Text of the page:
For a country with less than 17 million inhabitants the Netherlands have a lot of internationally acclaimed startups in journalism.
Blendle for example, a digital kiosk for journalism combining the strengths of iTunes (easy payment a la carte) and Netflix (great curation, discovery, user experience) for journalism. Axel Springer Digital Ventures and the New York Times Company invested 3 million euros in the company from Utrecht. There is LocalFocus, a data management platform that makes visualization easy as pie. There is de Correspondent, a crowdfunded news site focused on background, analysis and investigative reporting. There is Dichtbij, a hyperlocal news network that is quite similar to patch with one main difference: It’s profitable right now and working all over the Netherlands.
Why is there so much innovation in digital journalism in the Netherlands? Besides cultural factors and usage patterns in general there is one thing the three examples mentioned above have in common: At some point they got grants for projects from the Dutch Stimuleringsfonds voor de Journalistiek.
This fund was started 40 years ago (September 1974) as a last resort for journalistic publications in financial trouble, financed by the Ministry of Education, Culture and Science. The goal was to preserve the remaining diversity of the Dutch press publications after years of concentration. Since 2010 the fund is focused on funding new tools, platforms and projects in journalism, anything that all publication could profit from but that is too risky or far out for a single company. In the last years the fund was working with 2,3 million euros coming per year from the Ministry of Education, Culture and Science. What changed? I asked Pieter Rebel from the Stimuleringsfonds:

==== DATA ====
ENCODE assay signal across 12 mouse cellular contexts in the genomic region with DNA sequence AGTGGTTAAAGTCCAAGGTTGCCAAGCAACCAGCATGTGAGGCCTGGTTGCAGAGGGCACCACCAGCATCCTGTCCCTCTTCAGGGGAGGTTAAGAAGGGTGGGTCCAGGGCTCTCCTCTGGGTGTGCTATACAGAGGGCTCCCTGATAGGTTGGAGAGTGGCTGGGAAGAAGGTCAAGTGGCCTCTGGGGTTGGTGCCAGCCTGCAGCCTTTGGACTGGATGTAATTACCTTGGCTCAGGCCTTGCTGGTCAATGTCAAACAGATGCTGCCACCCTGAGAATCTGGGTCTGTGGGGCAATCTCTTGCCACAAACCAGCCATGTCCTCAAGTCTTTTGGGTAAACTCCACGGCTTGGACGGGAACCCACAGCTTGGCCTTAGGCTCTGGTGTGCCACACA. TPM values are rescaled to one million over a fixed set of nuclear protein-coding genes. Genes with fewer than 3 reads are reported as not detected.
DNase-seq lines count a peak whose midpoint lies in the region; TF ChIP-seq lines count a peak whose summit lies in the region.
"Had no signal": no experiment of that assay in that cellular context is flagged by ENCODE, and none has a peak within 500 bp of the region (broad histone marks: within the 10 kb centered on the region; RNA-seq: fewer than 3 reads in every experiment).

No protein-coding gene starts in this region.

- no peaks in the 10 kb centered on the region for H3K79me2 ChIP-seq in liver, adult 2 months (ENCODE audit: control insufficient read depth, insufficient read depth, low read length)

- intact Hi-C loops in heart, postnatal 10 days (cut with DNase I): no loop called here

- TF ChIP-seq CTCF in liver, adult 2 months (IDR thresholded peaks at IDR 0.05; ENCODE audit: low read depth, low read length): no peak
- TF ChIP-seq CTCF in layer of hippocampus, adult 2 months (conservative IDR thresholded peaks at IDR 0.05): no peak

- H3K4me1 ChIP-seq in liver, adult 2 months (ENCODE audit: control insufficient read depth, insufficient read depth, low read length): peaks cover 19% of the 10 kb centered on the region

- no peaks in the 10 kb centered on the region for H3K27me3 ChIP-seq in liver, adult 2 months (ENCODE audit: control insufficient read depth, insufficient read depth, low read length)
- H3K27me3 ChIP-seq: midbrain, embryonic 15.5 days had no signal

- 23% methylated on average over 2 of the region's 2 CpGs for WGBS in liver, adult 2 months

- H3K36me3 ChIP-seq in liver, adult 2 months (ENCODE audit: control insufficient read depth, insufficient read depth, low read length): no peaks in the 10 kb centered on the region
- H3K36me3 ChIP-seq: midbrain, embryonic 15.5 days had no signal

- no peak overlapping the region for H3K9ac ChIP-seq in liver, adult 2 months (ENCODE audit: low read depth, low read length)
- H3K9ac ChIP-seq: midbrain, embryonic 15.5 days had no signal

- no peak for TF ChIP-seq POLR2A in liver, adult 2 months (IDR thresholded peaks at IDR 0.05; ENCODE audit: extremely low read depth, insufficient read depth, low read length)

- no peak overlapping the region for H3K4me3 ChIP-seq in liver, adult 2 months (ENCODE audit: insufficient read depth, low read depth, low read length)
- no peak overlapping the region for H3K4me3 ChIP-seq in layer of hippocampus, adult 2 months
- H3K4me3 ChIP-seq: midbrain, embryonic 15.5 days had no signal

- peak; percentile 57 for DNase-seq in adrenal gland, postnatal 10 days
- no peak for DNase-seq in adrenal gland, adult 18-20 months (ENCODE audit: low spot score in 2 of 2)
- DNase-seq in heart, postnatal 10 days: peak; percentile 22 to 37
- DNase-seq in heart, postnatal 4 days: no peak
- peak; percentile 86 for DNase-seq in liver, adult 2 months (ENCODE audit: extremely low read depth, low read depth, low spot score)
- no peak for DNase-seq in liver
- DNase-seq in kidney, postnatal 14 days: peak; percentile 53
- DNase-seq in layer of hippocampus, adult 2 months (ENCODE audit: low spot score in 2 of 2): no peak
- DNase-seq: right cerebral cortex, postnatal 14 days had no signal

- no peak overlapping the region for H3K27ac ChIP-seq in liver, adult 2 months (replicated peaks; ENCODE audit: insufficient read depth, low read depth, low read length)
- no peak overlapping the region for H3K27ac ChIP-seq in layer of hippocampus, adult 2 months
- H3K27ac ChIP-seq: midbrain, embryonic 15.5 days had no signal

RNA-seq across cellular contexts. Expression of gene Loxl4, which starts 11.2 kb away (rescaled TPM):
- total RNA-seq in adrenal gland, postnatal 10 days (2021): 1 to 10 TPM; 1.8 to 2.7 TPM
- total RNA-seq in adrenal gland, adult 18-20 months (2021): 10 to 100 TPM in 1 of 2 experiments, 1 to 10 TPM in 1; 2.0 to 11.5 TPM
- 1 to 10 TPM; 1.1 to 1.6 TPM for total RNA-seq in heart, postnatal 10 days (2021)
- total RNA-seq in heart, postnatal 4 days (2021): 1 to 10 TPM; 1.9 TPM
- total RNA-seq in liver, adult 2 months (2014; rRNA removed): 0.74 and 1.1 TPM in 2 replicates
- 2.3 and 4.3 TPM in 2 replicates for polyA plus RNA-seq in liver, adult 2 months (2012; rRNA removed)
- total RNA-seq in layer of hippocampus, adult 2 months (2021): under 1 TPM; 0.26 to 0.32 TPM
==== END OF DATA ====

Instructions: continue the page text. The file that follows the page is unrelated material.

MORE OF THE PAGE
Compared to 1974 – how did the overreaching goal of the Fonds change?
The goal changed more and more to stimulating innovation in the field of journalism. We give grants to innovative projects like Blendle. But we also have a project for journalism students with innovative ideas. In a series of masterclasses we teach them how develop great ideas and start their own journalism start-up. In the end, three projects ‘win’ a grant of 20.000 euro. And we give grants for research and do in house research.
What kind of projects and institutions can be funded by the fonds – what are the criteria?
There are three main criteria: innovation, journalism, feasibility.
How many projects are funded with how much money by the Fonds per year?
Our main grant project, persinnovatieregeling, give a maximum of 400.000 euro a year, in two ’rounds’. For an overview of the given grants, check this page.
From you personal view: What areas in or around journalism is innovation needed the most now? And where is happening the most?
We see innovation in all areas of journalism: tools for journalists, tools for newsrooms, new ways of distribution like Blendle, or the new project of De Correspondent, with which the public can contribute their knowledge to complex issues.
Between 2010 and 2014 the fund supported 78 project with 7,9 million euros. The evaluation from 2014 gives a good overview (in Dutch, but you get the picture) what people worked on and what worked after the financing from the fund stopped. Main points:
priorities: 27% of the funding went to regional project, 14% to new business models, 14% to new ways of unbundling and personalization of news (page 13)
sustainability: 33% of all projects went on in the same extent after they were closed for the fund, 7% went on in a greater extent and 10% in a smaller extent (page 22)
impact: 28% of the projects got third parties to work on what the initiator started (page 26).
This blog post originally appeared on Konrad Lischka’s personal blog.
Blogger and writer Konrad Lischka writes about digital media and data journalism in his free time. He is working as a policy advisor on media policy and digital society in the State Chancellery of Germany’s biggest state North Rhine-Westphalia. Before that Lischka was deputy head of the web, tech and media section at the German news website Spiegel Online.
Photo by Pieter van Marion (creative commons via Flickr)